On-air spat gets uncomfortable: Chris Wallace tries to fix testy Trump-blaming Shep Smith

Following the arrest of suspected package bomber Cesar Sayoc Jr.,  Shepard Smith argued that the president bears responsibility for Sayoc’s actions.

Most Fox News fans were not at all shocked. The big surprise came when one unexpected colleague tried to talk him down from that ledge … while they were on air.

“You just can’t ignore the politics of this, even if you wanted to,”  Smith opined while speaking with political commentator Chris Wallace about Sayoc’s arrest in Florida.

“These are people the president has gone after rhetorically. These are people this guy targeted. It goes to the tone and tenor of the political discourse and the words that the president uses in his rallies.”

Sayoc had been arrested earlier that morning for allegedly mailing “crude” explosive devices to various Democrat political figures. Both his social media accounts and a van he owned were found to contain pro-Trump messages coupled with provocative pictures of the president’s political foes.

Wallace promptly pushed back, noting that attributing the suspect’s actions to Trump would be as misguided as blaming the near-fatal shooting of several congressmen last year to Democrats.

“I don’t think you can draw any particular link or any responsibility on the part of the president for this action,” he said. “I mean, as Sarah Sanders said … a Bernie Sanders supporter shot up the congressman at the baseball practice. Is Bernie Sanders responsible for that?”

“Nobody is saying he’s responsible,” Smith replied, before again aiming criticism at President Donald Trump for his allegedly “divisive” rhetoric. “When you talk like this the concern is that one crazy one might get empowered.”

It’s unclear why the self-described Fox News “reporter,” who’s repeatedly displayed a notable aversion for the president and his supporters, neglected to highlight the media’s own increasingly angry and divisive rhetoric.

Watch the full back-and-forth exchange below:

“It’s a twisted individual and to hold President Trump responsible …,” Wallace tried rebutting, presumably referencing Sayoc’s lengthy criminal history, which includes having threatened in 2002 to detonate a bomb that would be “worse than September 11.”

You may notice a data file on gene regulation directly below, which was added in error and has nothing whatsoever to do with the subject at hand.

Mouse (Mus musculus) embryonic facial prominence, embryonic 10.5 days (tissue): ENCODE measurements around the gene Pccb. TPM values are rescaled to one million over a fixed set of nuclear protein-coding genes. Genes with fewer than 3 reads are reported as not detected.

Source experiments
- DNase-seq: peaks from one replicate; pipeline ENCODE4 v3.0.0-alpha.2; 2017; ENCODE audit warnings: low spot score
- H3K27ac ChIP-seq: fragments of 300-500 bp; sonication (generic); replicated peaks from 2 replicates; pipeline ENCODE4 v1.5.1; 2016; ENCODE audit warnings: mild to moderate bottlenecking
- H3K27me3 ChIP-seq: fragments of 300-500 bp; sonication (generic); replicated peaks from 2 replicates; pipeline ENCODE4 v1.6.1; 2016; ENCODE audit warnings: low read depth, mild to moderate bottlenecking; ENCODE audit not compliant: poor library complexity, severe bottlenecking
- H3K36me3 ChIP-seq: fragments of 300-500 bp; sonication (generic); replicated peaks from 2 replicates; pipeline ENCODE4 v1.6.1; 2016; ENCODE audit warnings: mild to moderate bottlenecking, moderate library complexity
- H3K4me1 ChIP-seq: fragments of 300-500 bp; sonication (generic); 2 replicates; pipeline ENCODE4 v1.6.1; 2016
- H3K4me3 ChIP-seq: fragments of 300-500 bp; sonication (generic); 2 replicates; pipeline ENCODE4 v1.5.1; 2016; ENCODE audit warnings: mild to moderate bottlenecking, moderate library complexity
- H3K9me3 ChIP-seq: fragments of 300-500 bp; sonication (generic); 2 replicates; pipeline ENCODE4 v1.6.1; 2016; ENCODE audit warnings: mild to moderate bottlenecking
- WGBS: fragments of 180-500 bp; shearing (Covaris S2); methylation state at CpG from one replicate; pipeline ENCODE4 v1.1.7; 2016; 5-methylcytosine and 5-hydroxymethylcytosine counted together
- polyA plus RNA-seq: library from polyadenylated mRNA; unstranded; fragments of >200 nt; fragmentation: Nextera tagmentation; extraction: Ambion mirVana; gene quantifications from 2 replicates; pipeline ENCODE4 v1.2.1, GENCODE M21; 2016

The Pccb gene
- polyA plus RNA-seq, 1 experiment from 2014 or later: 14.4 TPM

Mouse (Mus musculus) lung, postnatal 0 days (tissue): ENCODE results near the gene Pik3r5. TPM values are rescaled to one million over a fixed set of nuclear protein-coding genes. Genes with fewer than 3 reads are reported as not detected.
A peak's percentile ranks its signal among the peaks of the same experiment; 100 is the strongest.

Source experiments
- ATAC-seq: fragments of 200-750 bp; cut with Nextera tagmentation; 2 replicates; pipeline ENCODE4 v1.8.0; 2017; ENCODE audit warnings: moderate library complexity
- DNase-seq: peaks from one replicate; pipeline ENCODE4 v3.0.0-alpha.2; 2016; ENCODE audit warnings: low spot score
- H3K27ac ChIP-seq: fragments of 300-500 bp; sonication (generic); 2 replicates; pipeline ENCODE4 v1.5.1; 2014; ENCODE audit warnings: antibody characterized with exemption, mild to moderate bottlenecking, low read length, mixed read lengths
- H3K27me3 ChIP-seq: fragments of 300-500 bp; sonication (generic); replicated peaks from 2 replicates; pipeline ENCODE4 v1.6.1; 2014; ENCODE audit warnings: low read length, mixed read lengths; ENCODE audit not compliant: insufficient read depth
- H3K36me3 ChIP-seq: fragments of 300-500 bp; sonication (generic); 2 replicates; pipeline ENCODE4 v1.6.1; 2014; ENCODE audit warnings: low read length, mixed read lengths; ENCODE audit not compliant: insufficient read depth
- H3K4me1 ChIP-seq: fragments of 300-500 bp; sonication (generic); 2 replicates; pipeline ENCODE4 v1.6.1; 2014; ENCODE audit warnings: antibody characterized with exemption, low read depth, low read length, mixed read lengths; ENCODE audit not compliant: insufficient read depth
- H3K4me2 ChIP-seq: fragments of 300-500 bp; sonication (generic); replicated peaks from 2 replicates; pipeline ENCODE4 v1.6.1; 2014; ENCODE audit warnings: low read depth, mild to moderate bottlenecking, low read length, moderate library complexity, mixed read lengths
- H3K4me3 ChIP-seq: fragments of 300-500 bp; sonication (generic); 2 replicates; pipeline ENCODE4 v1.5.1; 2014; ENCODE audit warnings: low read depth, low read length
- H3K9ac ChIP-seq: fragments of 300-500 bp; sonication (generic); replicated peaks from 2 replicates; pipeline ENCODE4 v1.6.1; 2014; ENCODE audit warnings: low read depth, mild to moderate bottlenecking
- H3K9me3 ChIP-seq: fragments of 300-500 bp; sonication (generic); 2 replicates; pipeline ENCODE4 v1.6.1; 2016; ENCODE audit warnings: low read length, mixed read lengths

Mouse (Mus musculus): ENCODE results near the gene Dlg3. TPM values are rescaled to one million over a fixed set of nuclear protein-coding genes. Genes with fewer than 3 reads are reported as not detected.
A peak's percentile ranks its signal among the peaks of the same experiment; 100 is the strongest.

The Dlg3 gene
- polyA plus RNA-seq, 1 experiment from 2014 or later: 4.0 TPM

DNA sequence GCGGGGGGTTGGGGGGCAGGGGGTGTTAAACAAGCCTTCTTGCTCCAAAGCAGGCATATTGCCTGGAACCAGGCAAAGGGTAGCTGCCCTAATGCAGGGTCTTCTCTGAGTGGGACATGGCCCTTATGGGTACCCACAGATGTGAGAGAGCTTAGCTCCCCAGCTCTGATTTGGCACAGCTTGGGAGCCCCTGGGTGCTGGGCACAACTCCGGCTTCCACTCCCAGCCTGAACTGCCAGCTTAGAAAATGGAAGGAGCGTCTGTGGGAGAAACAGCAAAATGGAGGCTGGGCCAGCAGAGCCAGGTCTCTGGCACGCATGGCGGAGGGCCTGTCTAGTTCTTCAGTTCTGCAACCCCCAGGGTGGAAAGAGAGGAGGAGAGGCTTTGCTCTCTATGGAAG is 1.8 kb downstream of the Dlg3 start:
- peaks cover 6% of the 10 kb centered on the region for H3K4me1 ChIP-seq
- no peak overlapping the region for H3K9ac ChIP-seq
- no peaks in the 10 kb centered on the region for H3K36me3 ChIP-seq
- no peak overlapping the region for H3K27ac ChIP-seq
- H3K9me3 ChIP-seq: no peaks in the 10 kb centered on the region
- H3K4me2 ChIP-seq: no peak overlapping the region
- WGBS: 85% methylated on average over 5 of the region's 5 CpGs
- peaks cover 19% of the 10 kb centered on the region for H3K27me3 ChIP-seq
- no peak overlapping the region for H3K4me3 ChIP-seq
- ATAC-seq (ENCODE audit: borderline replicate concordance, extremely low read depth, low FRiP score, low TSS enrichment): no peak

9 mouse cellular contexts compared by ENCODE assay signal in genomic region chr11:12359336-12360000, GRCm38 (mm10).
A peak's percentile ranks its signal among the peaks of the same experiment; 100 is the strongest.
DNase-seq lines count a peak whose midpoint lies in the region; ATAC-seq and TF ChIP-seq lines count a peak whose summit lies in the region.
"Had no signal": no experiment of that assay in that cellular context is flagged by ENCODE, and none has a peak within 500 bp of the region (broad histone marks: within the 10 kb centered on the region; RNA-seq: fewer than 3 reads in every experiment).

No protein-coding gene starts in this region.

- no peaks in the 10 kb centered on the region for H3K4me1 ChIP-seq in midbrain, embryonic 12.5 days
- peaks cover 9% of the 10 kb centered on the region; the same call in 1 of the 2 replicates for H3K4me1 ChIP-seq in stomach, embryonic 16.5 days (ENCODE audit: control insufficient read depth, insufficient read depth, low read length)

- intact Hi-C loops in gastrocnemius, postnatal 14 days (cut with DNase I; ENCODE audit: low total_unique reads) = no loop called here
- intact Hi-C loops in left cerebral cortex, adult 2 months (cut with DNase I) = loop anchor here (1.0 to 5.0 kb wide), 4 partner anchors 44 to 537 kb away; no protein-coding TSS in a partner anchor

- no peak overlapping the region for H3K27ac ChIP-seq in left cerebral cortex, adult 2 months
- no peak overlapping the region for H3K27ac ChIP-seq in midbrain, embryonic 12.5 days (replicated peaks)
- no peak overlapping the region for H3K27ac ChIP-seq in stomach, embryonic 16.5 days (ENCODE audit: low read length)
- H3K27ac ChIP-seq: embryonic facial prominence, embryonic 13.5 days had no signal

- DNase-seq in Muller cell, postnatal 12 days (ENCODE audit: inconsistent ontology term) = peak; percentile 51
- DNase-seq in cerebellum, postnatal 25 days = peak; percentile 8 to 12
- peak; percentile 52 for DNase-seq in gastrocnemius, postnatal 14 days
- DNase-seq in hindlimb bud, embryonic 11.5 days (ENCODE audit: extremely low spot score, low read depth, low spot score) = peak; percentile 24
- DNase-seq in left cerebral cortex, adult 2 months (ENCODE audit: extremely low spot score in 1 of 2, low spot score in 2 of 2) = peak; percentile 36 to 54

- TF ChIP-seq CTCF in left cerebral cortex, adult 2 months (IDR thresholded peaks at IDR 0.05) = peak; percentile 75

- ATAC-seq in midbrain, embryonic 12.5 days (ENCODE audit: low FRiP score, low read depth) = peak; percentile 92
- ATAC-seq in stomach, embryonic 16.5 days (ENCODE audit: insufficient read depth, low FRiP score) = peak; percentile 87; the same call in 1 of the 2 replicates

Smith ignored this point, doubling down on his argument that the president’s rhetoric — particularly his criticism of the demonstrably left-wing media — has ginned up tension in America.

“I think that it’s really incorrect to somehow hold the president, either by implication or directly, responsible in any way for the misdeeds of someone who’s a psychopath or a sociopath,” his counterpart again tried to point out before being interrupted again.

“Nobody did that, Chris. Don’t say I did. All I said is when the rhetoric gets loud, the crazies come out sometimes,” Smith said, again suggesting that rhetoric alone inspires violence.

The debate eventually concluded with Wallace again trying to remind Smith that connecting heated political rhetoric to the actions of the clinically insane is never wise.

“Let me just say, it’s a separate issue about the political rhetoric in this country and it’s unfortunate and I think it’s a very bad thing,” he said. “But I think it’s very dangerous to draw links between that and links of any sort between that and criminal activity.”

“History will decide what the rhetoric has done in this society,” Smith pithily replied.

“I’ll wait for history,” Wallace said.

“I’ll wait for it, too,” Smith replied, before ending the segment. “I hope you have a good weekend.”

While the reaction on social media to this debate was mixed, there was as large continent of Twitter users who sided with Wallace:

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